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Greenbrier Classic

From Wikipedia, the free encyclopedia

A Military Tribute at The Greenbrier
Greenbrier Classic 2nd logo.png
Tournament information
LocationWhite Sulphur Springs,
West Virginia
Course(s)The Greenbrier
The Old White
Length7,286 yards (6,662 m)[1]
Tour(s)PGA Tour
FormatStroke play
Prize fundUS$7,500,000
Month playedSeptember
Final year2019
Tournament record score
Aggregate258 Stuart Appleby (2010)
To par−22 as above
Final champion
Chile Joaquín Niemann
Location Map
The Greenbrier is located in the United States
The Greenbrier
The Greenbrier
Location in the United States
The Greenbrier is located in West Virginia
The Greenbrier
The Greenbrier
Location in West Virginia

The Greenbrier Classic was a golf tournament in West Virginia on the PGA Tour, played on The Old White at The Greenbrier in White Sulphur Springs. It made its debut in 2010 and replaced the long-standing Buick Open in Grand Blanc, Michigan, on the tour schedule.[2]

Opened 107 years ago in 1914,[3] The Old White course joined the TPC network of courses in March 2011.[4][5] It was extended to 7,287 yards (6,663 m) in 2013, and reduced by a yard in 2017;[1] the average elevation is approximately 1,850 feet (565 m) above sea level.[6]

Played in late July for its first two editions, The Greenbrier Classic moved to early July in 2012. Prior to the 2012 event, the original six-year contract with the PGA Tour was extended another six years, through 2021.[7] Due to the effects of severe flooding in June, the 2016 tournament was cancelled.[8]

In 2018, the event was renamed A Military Tribute at The Greenbrier, in honor of U.S. military involvement at the Greenbrier site (such as its use as a military hospital during World War II, and Project Greek Island).[9] As part of major changes to the PGA Tour schedule, the event moved to September in 2019. Since the season began in the fall, the event skipped the 2019 season and was the first event of the 2020 season.[10] It was announced in April 2020 that, due in part to decreased attendance in its September date making the tournament less appealing to sponsors, the event would not return and the remainder of the contract with the tour had been cancelled by mutual agreement.[11][12] In addition, the PGA Tour no longer has a Tournament Players Club affiliation with The Greenbrier.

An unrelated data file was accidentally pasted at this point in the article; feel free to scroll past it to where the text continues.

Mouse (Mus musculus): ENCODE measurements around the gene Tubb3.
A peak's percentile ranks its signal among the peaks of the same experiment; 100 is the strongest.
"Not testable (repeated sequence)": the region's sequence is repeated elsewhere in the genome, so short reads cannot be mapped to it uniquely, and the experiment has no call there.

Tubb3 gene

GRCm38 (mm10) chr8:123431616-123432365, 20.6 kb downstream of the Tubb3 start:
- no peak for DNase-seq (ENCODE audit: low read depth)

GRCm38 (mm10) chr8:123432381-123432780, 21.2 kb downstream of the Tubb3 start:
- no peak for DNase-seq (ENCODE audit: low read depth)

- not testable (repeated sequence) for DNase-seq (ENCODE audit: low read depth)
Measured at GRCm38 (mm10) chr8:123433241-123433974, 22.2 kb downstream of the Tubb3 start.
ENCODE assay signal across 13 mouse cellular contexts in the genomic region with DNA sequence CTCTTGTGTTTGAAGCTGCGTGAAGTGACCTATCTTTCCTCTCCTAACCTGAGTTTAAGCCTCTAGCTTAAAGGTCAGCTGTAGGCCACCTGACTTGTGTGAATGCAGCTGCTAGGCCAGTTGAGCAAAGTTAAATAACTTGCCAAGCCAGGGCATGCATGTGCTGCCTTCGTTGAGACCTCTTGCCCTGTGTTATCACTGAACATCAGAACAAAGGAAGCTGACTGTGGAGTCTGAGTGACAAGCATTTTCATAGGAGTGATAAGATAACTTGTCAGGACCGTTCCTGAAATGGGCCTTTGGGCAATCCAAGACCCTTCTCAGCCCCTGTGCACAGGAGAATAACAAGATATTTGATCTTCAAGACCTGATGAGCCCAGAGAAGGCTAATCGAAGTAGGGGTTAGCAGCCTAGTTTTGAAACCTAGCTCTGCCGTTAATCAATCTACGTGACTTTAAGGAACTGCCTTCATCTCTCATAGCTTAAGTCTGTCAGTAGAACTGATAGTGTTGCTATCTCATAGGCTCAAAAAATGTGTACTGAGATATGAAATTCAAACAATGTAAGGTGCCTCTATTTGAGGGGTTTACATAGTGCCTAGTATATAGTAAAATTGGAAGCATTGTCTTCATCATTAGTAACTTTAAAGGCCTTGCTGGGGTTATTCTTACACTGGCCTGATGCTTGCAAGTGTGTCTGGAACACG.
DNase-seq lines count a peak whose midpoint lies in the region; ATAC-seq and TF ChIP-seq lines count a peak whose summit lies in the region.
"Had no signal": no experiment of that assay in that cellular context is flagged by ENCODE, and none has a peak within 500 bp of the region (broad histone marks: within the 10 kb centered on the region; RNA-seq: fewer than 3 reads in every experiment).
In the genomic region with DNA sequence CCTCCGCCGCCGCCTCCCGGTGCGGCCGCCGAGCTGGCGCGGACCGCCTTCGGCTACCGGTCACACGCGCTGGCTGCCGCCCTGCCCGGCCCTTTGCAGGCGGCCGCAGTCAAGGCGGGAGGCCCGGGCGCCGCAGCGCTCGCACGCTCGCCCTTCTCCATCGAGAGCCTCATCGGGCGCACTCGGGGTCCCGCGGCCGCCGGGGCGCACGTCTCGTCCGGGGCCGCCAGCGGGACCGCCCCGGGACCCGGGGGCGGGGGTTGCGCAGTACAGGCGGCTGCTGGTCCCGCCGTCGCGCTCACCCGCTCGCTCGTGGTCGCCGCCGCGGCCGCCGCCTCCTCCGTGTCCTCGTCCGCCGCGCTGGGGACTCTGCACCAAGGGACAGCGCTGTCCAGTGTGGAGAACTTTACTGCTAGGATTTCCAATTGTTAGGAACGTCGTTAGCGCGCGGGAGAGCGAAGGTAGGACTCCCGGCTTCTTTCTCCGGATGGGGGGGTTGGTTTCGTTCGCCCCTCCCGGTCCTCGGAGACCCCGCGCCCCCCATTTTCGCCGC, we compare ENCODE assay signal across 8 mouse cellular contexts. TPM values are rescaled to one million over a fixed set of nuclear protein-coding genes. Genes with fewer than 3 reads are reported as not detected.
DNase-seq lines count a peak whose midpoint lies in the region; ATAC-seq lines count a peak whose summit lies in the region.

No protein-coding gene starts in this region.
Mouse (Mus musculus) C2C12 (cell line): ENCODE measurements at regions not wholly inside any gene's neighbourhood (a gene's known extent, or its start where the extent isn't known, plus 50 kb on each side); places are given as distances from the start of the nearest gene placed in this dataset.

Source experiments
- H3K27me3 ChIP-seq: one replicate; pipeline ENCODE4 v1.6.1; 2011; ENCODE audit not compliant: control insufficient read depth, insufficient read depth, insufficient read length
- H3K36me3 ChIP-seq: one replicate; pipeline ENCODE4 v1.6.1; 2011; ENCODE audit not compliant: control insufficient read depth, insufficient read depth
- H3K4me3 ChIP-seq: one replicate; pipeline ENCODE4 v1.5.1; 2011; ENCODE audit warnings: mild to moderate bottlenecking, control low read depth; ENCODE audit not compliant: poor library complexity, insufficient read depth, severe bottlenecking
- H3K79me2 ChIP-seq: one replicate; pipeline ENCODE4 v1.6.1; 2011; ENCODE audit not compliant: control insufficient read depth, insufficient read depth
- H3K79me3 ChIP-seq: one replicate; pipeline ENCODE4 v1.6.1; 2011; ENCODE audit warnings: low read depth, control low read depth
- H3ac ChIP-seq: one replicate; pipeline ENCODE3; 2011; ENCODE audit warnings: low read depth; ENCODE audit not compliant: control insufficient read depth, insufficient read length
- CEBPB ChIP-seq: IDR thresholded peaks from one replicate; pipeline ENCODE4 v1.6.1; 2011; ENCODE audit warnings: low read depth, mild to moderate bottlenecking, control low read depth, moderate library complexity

Old White TPC Course in 2018

Hole Name Yards Par Hole Name Yards Par
1 First 449 4 10 Principal's Nose 385 4
2 Hog's Back 488 4 11 Meadow 493 4
3 Biarritz 205 3 12 Long 568 5
4 Racetrack 427 4 13 Alps 492 4
5 Mounds 388 4 14 Narrows 401 4
6 Lookout 471 4 15 Eden 229 3
7 Plateau 440 4 16 Cape 415 4
8 Redan 234 3 17 Oaks 616 5
9 Punchbowl 408 4 18 Home 177 3
Out 3,510 34 In 3,776 36
Source:[1] Total 7,286 70



In the final round of the inaugural year, Stuart Appleby shot a 59, the fifth in PGA Tour history, to win by one stroke. It was his first win on tour in four years.[13] It was the second 59 of the year; Paul Goydos posted the fourth sub-60 score less than a month earlier, in the first round of the John Deere Classic.[14]


The 2011 tournament went to a three-way sudden-death playoff. On the first extra hole with Bob Estes and Bill Haas, Scott Stallings birdied the par-3 18th hole to become the sixth rookie of the season to post a victory.[15]


The 2012 edition was also decided with a playoff in an event where both Tiger Woods and Phil Mickelson missed the cut in the same PGA Tour event for the first time. In a battle of the relative unknowns (both succeeding on mini-tours before graduating from the Tour in 2011), Ted Potter Jr. (218th in the world rankings) defeated Troy Kelly (#464) on the third extra hole. After pars at the par-3 18th and par-5 17th, Potter sank a four-foot (1.3 m) putt for birdie at the 18th to gain his first PGA Tour victory.[16][17]


Jonas Blixt won by two strokes over four players for his second PGA Tour win, including third round leader Johnson Wagner. Blixt started the fourth round four strokes behind Wagner.


In 2014, it became one of the events that guaranteed entry into the Open Championship, with slots for up to four players not yet qualified. Ángel Cabrera overcame a final-round 61 from George McNeill for his third PGA Tour win. Earning entry into The Open were McNeill, Chris Stroud, Billy Hurley III, and Cameron Tringale. A two-time major winner, Cabrera gained his first non-major win on the PGA Tour at age 44.